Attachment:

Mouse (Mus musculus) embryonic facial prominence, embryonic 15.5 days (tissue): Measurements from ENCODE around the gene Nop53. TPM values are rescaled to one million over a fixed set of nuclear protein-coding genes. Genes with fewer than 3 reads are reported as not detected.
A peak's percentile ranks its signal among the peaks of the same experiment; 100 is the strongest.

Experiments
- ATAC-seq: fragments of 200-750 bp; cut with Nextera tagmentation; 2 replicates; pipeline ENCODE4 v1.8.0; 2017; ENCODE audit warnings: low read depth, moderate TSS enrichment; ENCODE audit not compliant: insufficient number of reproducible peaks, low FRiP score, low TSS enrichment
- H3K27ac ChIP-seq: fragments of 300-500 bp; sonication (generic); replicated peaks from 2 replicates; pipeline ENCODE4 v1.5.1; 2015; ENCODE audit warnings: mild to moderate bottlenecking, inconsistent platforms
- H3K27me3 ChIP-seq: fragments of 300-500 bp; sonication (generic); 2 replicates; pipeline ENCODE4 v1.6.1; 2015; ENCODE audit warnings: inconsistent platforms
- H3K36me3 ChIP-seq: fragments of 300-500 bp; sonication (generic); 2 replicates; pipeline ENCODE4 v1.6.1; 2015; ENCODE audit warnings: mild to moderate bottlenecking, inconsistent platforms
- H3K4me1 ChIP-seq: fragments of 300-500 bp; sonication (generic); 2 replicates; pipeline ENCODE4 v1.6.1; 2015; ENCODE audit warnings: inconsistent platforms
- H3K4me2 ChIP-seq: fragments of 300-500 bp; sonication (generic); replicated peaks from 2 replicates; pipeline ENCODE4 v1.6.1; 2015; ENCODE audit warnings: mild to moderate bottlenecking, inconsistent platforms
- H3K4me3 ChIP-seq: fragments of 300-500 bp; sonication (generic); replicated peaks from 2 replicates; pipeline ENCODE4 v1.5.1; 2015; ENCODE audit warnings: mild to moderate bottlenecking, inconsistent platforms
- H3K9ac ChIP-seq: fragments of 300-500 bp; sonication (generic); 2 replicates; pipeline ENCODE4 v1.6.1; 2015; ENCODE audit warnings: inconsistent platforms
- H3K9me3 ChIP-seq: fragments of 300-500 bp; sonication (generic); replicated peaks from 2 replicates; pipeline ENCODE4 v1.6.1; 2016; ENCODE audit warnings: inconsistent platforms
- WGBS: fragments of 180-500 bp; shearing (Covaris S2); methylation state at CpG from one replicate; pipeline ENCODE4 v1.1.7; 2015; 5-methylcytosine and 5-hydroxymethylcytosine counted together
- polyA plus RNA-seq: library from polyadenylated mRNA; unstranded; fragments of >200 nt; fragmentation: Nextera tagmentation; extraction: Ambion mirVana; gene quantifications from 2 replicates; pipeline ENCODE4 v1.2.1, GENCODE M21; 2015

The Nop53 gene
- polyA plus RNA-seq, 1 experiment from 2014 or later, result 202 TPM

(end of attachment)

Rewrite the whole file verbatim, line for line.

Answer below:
Mouse (Mus musculus) embryonic facial prominence, embryonic 15.5 days (tissue): Measurements from ENCODE around the gene Nop53. TPM values are rescaled to one million over a fixed set of nuclear protein-coding genes. Genes with fewer than 3 reads are reported as not detected.
A peak's percentile ranks its signal among the peaks of the same experiment; 100 is the strongest.

Experiments
- ATAC-seq: fragments of 200-750 bp; cut with Nextera tagmentation; 2 replicates; pipeline ENCODE4 v1.8.0; 2017; ENCODE audit warnings: low read depth, moderate TSS enrichment; ENCODE audit not compliant: insufficient number of reproducible peaks, low FRiP score, low TSS enrichment
- H3K27ac ChIP-seq: fragments of 300-500 bp; sonication (generic); replicated peaks from 2 replicates; pipeline ENCODE4 v1.5.1; 2015; ENCODE audit warnings: mild to moderate bottlenecking, inconsistent platforms
- H3K27me3 ChIP-seq: fragments of 300-500 bp; sonication (generic); 2 replicates; pipeline ENCODE4 v1.6.1; 2015; ENCODE audit warnings: inconsistent platforms
- H3K36me3 ChIP-seq: fragments of 300-500 bp; sonication (generic); 2 replicates; pipeline ENCODE4 v1.6.1; 2015; ENCODE audit warnings: mild to moderate bottlenecking, inconsistent platforms
- H3K4me1 ChIP-seq: fragments of 300-500 bp; sonication (generic); 2 replicates; pipeline ENCODE4 v1.6.1; 2015; ENCODE audit warnings: inconsistent platforms
- H3K4me2 ChIP-seq: fragments of 300-500 bp; sonication (generic); replicated peaks from 2 replicates; pipeline ENCODE4 v1.6.1; 2015; ENCODE audit warnings: mild to moderate bottlenecking, inconsistent platforms
- H3K4me3 ChIP-seq: fragments of 300-500 bp; sonication (generic); replicated peaks from 2 replicates; pipeline ENCODE4 v1.5.1; 2015; ENCODE audit warnings: mild to moderate bottlenecking, inconsistent platforms
- H3K9ac ChIP-seq: fragments of 300-500 bp; sonication (generic); 2 replicates; pipeline ENCODE4 v1.6.1; 2015; ENCODE audit warnings: inconsistent platforms
- H3K9me3 ChIP-seq: fragments of 300-500 bp; sonication (generic); replicated peaks from 2 replicates; pipeline ENCODE4 v1.6.1; 2016; ENCODE audit warnings: inconsistent platforms
- WGBS: fragments of 180-500 bp; shearing (Covaris S2); methylation state at CpG from one replicate; pipeline ENCODE4 v1.1.7; 2015; 5-methylcytosine and 5-hydroxymethylcytosine counted together
- polyA plus RNA-seq: library from polyadenylated mRNA; unstranded; fragments of >200 nt; fragmentation: Nextera tagmentation; extraction: Ambion mirVana; gene quantifications from 2 replicates; pipeline ENCODE4 v1.2.1, GENCODE M21; 2015

The Nop53 gene
- polyA plus RNA-seq, 1 experiment from 2014 or later, result 202 TPM